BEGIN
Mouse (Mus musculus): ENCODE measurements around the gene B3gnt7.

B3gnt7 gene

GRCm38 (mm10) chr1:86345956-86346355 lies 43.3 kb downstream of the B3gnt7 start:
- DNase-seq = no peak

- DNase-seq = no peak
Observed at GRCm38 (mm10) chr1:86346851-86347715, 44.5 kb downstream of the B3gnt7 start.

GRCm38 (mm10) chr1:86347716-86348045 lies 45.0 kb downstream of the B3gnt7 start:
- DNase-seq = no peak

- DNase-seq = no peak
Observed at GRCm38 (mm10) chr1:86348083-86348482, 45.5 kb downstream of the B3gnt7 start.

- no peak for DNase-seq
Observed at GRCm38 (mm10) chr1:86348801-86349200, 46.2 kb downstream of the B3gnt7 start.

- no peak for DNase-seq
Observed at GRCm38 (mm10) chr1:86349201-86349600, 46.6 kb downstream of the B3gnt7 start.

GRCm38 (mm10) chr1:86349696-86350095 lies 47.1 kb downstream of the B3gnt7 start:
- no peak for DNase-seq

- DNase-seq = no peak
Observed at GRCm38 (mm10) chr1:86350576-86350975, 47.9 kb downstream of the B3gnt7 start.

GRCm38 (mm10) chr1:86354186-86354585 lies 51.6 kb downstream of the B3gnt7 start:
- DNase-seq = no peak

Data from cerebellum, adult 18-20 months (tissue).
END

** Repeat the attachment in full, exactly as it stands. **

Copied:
Mouse (Mus musculus): ENCODE measurements around the gene B3gnt7.

B3gnt7 gene

GRCm38 (mm10) chr1:86345956-86346355 lies 43.3 kb downstream of the B3gnt7 start:
- DNase-seq = no peak

- DNase-seq = no peak
Observed at GRCm38 (mm10) chr1:86346851-86347715, 44.5 kb downstream of the B3gnt7 start.

GRCm38 (mm10) chr1:86347716-86348045 lies 45.0 kb downstream of the B3gnt7 start:
- DNase-seq = no peak

- DNase-seq = no peak
Observed at GRCm38 (mm10) chr1:86348083-86348482, 45.5 kb downstream of the B3gnt7 start.

- no peak for DNase-seq
Observed at GRCm38 (mm10) chr1:86348801-86349200, 46.2 kb downstream of the B3gnt7 start.

- no peak for DNase-seq
Observed at GRCm38 (mm10) chr1:86349201-86349600, 46.6 kb downstream of the B3gnt7 start.

GRCm38 (mm10) chr1:86349696-86350095 lies 47.1 kb downstream of the B3gnt7 start:
- no peak for DNase-seq

- DNase-seq = no peak
Observed at GRCm38 (mm10) chr1:86350576-86350975, 47.9 kb downstream of the B3gnt7 start.

GRCm38 (mm10) chr1:86354186-86354585 lies 51.6 kb downstream of the B3gnt7 start:
- DNase-seq = no peak

Data from cerebellum, adult 18-20 months (tissue).